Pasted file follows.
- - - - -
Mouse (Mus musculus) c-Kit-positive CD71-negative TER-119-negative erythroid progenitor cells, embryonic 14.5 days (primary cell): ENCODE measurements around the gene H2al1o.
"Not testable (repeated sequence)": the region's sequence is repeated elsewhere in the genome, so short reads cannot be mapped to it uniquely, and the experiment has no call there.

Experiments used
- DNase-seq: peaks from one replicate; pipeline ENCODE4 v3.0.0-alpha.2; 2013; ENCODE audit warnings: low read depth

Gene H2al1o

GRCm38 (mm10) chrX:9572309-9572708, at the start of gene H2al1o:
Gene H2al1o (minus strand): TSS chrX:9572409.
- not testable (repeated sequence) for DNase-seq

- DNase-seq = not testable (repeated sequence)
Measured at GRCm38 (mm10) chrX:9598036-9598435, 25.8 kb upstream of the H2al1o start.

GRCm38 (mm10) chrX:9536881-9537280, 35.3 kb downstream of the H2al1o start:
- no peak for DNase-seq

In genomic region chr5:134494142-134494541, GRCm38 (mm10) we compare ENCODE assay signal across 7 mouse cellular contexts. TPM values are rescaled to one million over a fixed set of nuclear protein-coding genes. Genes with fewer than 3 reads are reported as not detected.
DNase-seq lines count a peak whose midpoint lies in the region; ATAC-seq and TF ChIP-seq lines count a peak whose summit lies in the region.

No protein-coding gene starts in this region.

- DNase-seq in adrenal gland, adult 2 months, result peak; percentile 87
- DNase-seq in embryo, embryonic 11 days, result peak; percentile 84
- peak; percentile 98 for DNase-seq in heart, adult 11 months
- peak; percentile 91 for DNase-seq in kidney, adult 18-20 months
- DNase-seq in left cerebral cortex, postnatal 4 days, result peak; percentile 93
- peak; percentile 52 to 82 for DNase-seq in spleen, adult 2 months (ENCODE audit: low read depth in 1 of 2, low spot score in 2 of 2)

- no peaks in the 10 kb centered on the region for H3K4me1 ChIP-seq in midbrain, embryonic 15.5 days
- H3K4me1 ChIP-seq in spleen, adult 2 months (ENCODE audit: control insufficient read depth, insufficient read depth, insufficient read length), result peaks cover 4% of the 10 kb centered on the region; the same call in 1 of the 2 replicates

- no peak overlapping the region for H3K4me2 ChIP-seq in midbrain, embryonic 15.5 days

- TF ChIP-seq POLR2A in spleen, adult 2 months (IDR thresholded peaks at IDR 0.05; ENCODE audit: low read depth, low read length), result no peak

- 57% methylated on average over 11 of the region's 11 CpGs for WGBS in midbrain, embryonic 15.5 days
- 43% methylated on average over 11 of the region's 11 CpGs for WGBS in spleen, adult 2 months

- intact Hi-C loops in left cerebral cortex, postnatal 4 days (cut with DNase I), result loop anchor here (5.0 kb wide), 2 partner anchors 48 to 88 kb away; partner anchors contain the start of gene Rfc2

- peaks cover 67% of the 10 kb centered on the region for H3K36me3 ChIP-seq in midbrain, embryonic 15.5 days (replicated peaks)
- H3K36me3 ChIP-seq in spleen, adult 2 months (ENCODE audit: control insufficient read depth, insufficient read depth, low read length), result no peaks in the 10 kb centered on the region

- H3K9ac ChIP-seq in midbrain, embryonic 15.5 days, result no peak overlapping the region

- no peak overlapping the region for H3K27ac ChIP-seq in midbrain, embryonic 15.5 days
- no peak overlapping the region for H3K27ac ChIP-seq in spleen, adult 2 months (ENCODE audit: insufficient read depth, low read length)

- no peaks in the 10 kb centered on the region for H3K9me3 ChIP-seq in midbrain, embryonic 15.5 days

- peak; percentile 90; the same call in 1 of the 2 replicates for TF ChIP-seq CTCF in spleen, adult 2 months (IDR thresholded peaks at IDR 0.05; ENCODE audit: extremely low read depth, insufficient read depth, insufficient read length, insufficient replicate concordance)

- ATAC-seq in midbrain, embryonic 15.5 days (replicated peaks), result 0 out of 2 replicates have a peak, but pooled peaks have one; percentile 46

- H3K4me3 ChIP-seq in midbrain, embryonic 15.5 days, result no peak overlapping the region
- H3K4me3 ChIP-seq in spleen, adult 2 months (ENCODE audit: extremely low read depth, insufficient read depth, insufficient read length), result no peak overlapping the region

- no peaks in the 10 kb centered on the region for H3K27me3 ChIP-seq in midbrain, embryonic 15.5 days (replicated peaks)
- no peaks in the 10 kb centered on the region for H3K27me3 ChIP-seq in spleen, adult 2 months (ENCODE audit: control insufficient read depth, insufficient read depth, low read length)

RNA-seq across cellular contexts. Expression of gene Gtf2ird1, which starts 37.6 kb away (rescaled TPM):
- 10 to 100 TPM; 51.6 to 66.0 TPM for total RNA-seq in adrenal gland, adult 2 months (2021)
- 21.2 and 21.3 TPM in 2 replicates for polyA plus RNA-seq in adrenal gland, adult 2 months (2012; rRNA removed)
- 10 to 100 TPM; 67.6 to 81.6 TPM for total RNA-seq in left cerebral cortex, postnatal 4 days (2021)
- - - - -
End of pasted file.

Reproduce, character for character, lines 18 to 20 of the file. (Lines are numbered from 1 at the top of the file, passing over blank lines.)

- peak; percentile 98 for DNase-seq in heart, adult 11 months
- peak; percentile 91 for DNase-seq in kidney, adult 18-20 months
- DNase-seq in left cerebral cortex, postnatal 4 days, result peak; percentile 93